The lectionary has “stepped over” the previous two verses in which Paul deals with the sexual behavior taking place in the symposia in which men chase after men and women after women, both such slaves to their sexual passions that they have abandoned the “natural” for “the unnatural.” What is so often missed in this text is that the behavior is not a choice on their parts, but what God has given them up to; they don’t have a choice! On four occasions in as many verses, Paul makes the point that the fundamental problem in not the sexual one, but that humanity has exchanged the truth for falsehood and the authentic for the inauthentic, with the result that God finally “gave them up” to things that should not be done, all because they worship the creature rather than the Creator. Paul quickly steps beyond the sexual sins to those that are even more destructive: wickedness, evil, covetousness, malice, envy, murder, strife, deceit, craftiness, gossip, slander and so on. More than simply a catalogue of the vices of the day, Paul is identifying the behaviors that emerge in human life when we fail to acknowledge God as Lord and sovereign of life. It is a wide-ranging catalogue of vices and evils. Yet, the depraving power of sin is such that even knowing them to be sins, we still participate in them, whether wittingly or unwittingly. And, for those who think one form of sin more grievous than another—the sexual more heinous than the economic, and gossip less corrosive than stealing—Paul points out that, in judging another, we are really judging ourselves as well—for we are equally guilty, if not of the same sin, than one that is no less corrupting. For those who want to cover this with a blanket of grace, Paul reminds us that the kindness of God is meant to lead to repentance on behalf of everyone. When it does not, we simply store up for ourselves God’s wrath—tribulation for everyone who does any of the evils he has listed, whether Jew or Gentile, and glory, honor and peace, for those who do good. God is not partial in this regard.

Jesus leaves Galilee for Jerusalem in order to observe the Passover feast and enters into the city by the sheep gate next to which was a pool named Bethesda with its five porticos. The space was filled with invalids of many kinds, the lame, the blind, the sick, the withered, all waiting for the stirring of the waters. For when that happened, it was believed to be the work of an angel, so that whoever got into the waters first was healed. Jesus encounters a man who has been ill for 38 years and asks him if he wants to be well. The man replies, “Of course; but how, I have no one to put me into the water when it is stirred? Someone always gets there ahead of me.” Jesus responds, “Arise, take up you pallet and walk,” and, immediately, the man is healed, takes up his pallet and walks. It happens on the Sabbath. When the Jewish leaders see the man walking and carrying his pallet, they rebuke and remind him that it is not lawful to do so on the sabbath. Are they blind to what has happened to the man, or simply so preoccupied with keeping the law that they have forgotten its greater purpose? The man responds, “The one who healed me told me to do so, and I did.” They ask him, “Who told you to take up your pallet?” For his part, the healed man does not know who Jesus is, as after the healing Jesus slipped away into the crowd. Later, Jesus finds the healed man in the temple—the first time the man has been permitted in the temple in 38 years—and Jesus tells him to be sure he sins no more so that no further afflictions befall him. In that exchange, the man recognizes Jesus as the one who has healed him, and goes away from the temple telling everyone who will listen that it was Jesus who had healed him. We are told that it was because Jesus was healing on the sabbath that the Jewish leaders began to persecute him. When confronted for it, Jesus simply responds, “My Father is still working, as I myself am working.” And so, the persecution takes on new dimensions: now the religious leaders begin to look for ways to kill him because of his blasphemy: he is not only breaking the sabbath laws, but calling God his Father and making himself equal with God.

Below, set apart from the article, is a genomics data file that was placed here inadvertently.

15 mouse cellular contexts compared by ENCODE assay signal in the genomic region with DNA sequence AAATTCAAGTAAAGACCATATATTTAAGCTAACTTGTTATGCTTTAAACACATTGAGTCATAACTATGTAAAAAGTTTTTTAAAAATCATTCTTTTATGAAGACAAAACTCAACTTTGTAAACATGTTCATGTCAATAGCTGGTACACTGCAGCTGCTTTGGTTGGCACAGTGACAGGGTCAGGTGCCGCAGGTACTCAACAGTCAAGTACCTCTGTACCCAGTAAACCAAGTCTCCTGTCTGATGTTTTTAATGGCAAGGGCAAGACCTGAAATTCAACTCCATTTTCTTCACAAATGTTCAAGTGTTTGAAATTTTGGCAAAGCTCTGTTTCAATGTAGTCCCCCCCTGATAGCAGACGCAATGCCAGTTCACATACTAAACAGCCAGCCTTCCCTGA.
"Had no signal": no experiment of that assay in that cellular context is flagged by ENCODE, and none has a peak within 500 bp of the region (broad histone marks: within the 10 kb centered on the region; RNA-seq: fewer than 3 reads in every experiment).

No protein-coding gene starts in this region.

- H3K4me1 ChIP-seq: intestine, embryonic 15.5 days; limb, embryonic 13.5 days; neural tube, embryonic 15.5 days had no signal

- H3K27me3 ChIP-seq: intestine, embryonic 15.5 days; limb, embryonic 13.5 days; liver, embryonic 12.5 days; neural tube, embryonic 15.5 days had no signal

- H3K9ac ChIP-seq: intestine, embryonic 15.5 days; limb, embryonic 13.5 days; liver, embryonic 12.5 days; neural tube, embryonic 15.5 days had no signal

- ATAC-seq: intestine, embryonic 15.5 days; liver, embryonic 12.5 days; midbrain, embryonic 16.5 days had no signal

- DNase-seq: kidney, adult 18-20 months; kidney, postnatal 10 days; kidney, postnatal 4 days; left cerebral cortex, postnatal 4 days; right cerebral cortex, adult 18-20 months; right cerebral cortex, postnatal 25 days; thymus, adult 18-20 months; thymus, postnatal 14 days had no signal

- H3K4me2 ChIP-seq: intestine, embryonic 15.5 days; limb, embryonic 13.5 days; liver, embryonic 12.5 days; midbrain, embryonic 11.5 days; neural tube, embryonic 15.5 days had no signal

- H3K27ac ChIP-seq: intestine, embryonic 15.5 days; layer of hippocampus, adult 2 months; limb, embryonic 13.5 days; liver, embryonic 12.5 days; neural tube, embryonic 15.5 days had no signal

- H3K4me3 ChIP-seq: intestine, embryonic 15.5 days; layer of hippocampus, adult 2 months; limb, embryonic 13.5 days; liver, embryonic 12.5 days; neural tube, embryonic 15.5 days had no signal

Posted March 4, 2015
Tuesday, March 3, 2015

Tuesday, March 3, 2015
Jeremiah 2:1-13; Psalm 91; Romans 1:16-25; John 4:43-54

God sends Jeremiah to Jerusalem with questions that form words of indictment. God remembers Israel’s devotion in the wilderness wanderings and speaks of it as a honeymoon time. God led them through places no other could go, kept them safe and cared for them. They were holy to him, the “first fruit of his harvest” and any who “ate of it”—stood against them—experienced disaster. But upon entering the land of promise, things changed. They began to chase after worthless things (the Baal), forgetting the One who brought them out of Egypt. Their priests stopped calling on the Lord, the custodians of the law did not know him, the rulers transgressed against him and the prophets prophesied in the name of Baal. These are God’s accusations against them and their ancestors, as well as their children and their children’s children. God tells them to search to the most distant country to see if any other people have acted as stupidly as they have done, abandoning their God for another—even though there is no other. God’s people have exchanged their glory (their relationship with the Lord) for something that does not profit. They have committed two major evils: they have forsaken the fountain of living water, and instead, dug out cracked cisterns that can hold no water.